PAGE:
Practitioner development: adopting and adapting service delivery approaches

By the time you reach this chapter in the book, you have learned about the different service delivery approaches used by sport, exercise, and performance psychologists. Maybe in reflecting on the chapters, several questions came to mind, such as: Which approaches are for me. and which are not? Do the different approaches exclude each other, or can I ‘mix and match”? How do I choose an approach and make it my own? What if the approach I choose does not fit with my client or the aims for the work with the client, and how do I discover a more suitable approach? Do I limit myself if I choose one specific approach?

At least, these are questions and doubts often raised by the neophyte/early career sport psychology consultants we work with. These questions are an integral part of professional development but may not just occur in newbies in the field. More experienced practitioners may at some point also realize that their original approach needs modification or extension may no longer suit them, or is sub-optimal with certain clients. With tliis chapter we aim to help both aspiring and seasoned consultants on their journeys to adopt and adapt specific approaches in their sport psychology practice, that is. sen ice deliveiy approaches (e g.. McEwan. Tod. & Eubank. 2019).

Early days: doing as you are told?

Romiestad and Skovholt (e g.. 2003, 2013) describe the professional development of psychology practitioners in five different phases: novice student, advanced student, novice professional, experienced professional, and senior professional. They outline different developmental tasks for different phases. For novice and advanced students, one of the developmental tasks is to select theories and techniques to apply in practice—in other words, choosing an approach or approaches (Roimestad. Orlinsky. Schroder. Skovholt. & Wilhitzki. 2018). When you are in the novice or advanced student phase, the education programme in which you participate is clearly of major influence on the direction in which you develop. Therefore, sport psychology training programs should help students with their developmental task of selecting sen ice delivery approaches and subsequently gaining expertise in specific approaches. There are. however, issues with how sport psychology training programs ty pically facilitate this developmental task.

First, teachers and supervisors in training programs form the most important role models for beginning and advanced students in sport psychology. They are followed and imitated, usually quite rigorously, by aspiring sport psychology consultants in the student phases (e.g.. Tod. 2007). Although role models to learn from are useful and important, there is a risk attached in terms of finding and shaping a suitable sen ice deliveiy approach. Oftentimes teachers and supervisors in an education program will be representatives of the dominant school of practice in the cultural context of the training program. This means that exposure of students to other approaches in sport psychology may be (very) limited. Teachers and supervisors may. for example, collectively advocate and represent the mental skills training approach (Lindsay. Breckon. Thomas. & Maynard. 2007). Their students are then mostly exposed to the mental skills training approach. There may be a lack of exposure to. or professional role models for. other approaches. With such limited exposure to various approaches, students may simply not be aware that different approaches in sport psychology exist, and they may not even realize that they are actually adopting a specific approach, thereby implicitly excluding others.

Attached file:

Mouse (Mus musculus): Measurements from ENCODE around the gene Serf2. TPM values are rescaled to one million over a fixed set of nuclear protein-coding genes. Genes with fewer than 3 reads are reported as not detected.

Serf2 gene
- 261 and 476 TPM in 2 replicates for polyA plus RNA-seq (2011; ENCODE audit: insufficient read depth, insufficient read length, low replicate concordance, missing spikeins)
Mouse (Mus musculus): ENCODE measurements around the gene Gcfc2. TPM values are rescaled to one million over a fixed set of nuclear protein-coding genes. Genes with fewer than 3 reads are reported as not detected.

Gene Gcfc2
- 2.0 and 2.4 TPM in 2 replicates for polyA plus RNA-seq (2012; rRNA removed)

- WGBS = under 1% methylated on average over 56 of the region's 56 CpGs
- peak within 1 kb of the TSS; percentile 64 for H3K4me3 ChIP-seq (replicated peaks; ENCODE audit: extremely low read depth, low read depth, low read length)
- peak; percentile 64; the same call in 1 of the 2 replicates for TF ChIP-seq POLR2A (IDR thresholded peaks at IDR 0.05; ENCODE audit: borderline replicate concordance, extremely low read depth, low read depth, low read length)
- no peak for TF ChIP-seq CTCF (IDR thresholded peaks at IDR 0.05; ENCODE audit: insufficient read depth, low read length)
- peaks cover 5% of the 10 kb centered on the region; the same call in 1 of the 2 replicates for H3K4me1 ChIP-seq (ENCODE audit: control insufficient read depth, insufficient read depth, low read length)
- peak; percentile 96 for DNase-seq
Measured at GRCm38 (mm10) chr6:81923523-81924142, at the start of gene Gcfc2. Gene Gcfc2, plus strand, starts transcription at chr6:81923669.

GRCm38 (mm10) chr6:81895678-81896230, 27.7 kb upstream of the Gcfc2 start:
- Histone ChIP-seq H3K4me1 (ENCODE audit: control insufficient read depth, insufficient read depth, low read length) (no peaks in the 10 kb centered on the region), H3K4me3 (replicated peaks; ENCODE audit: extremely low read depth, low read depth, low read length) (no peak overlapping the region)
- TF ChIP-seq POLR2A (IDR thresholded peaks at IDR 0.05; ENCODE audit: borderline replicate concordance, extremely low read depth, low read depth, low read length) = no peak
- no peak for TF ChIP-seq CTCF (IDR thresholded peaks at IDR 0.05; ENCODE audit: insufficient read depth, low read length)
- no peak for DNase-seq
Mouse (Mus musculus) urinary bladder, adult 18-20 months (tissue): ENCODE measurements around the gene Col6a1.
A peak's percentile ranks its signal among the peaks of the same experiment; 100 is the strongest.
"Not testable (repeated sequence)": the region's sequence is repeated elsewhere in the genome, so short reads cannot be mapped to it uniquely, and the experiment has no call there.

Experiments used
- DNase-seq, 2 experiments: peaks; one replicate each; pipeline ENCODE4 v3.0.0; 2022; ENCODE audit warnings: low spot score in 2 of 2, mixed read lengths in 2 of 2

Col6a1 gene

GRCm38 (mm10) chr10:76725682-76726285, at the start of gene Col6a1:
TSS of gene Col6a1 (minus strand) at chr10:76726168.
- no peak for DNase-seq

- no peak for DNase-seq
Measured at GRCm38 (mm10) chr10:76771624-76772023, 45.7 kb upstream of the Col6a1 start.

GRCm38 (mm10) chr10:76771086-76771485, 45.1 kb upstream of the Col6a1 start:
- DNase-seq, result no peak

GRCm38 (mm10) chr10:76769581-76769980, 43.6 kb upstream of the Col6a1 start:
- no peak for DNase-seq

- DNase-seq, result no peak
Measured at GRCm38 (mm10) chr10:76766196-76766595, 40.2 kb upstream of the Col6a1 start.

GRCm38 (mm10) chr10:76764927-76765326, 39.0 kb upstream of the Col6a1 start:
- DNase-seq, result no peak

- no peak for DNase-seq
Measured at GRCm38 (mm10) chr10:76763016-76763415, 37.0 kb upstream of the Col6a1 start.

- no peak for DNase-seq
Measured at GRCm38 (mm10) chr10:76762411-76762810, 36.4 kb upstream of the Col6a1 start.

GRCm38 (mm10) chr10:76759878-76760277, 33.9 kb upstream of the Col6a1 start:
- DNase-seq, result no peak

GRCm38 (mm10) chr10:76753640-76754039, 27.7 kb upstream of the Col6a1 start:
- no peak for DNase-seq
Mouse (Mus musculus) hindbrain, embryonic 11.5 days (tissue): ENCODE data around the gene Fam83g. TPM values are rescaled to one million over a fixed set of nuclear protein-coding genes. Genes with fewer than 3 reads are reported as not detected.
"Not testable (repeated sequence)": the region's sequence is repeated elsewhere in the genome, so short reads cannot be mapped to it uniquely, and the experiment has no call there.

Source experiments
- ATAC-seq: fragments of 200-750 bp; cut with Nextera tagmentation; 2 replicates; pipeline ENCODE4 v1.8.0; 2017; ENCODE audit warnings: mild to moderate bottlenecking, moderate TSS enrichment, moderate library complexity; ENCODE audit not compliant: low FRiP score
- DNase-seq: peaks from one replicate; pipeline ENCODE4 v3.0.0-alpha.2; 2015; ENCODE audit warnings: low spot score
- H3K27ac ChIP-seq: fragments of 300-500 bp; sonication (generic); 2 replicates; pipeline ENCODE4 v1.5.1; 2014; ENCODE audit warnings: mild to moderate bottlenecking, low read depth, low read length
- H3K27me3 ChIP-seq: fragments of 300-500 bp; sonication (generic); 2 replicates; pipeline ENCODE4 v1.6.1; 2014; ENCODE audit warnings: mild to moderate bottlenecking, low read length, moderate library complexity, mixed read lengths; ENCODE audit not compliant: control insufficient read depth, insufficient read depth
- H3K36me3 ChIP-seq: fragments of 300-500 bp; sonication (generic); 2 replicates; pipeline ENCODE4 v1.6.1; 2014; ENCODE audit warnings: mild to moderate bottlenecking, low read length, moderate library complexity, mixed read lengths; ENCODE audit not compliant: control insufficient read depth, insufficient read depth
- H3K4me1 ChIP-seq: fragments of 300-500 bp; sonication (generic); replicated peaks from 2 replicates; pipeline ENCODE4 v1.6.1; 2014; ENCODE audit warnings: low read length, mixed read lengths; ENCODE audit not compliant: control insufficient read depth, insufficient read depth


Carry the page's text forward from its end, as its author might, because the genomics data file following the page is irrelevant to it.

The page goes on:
Second, in the early developmental phases, students are very keen to obtain practical skills, to be able to "do stuff' and be “hands-on” (e.g.. Hutter. Oldenhof-Veldman. & Oudejans. 2015; Tod. 2007). Although they find reading literature useful, they are drawn to content they can directly apply in practice (Hutter. Oldenhof-Veldman. Pijpers. & Oudejans. 2016. McEwan & Tod. 2014). Texts about the basics and fundamentals of a specific approach (for example the works of Rogers. Yung, or Yalom on humanistic, psychodynamic, or existential psychologj respectively) usually do not fall in the “ready-to-apply” category of literature. Therefore, students may end up applying a specific approach without a thorough understanding of the what. why. and how of the approach, subsequently leading to suboptimal application of the approach. Moreover, with their preference for applicable knowledge, students in the developmental stage may be prone to grab w hatever model offers a hands-on guide for professional activities.

To summarize, with the risks of limited exposure to. and suboptimal understanding of. approaches for sport psychology practice, the developmental task of committing to certain theories and techniques and “closing off” others (Romrestad et al., 2018) may not be executed well. Tliis may well explain the feelings of incongruence that neophyte practitioners experience between their being, their beliefs, and their actions in practice (e.g.. Lindsay et al., 2007). Practitioners may even become disillusioned with their training (e.g., Ron-nestad & Skovholt. 2013) as they experience limited usefulness or fit of the approach they were taught. Thus, in the end doing as you are told (or shown) is insufficient, and an active search for an optimal person-approach fit is required.

< Prev   CONTENTS   Source   Next >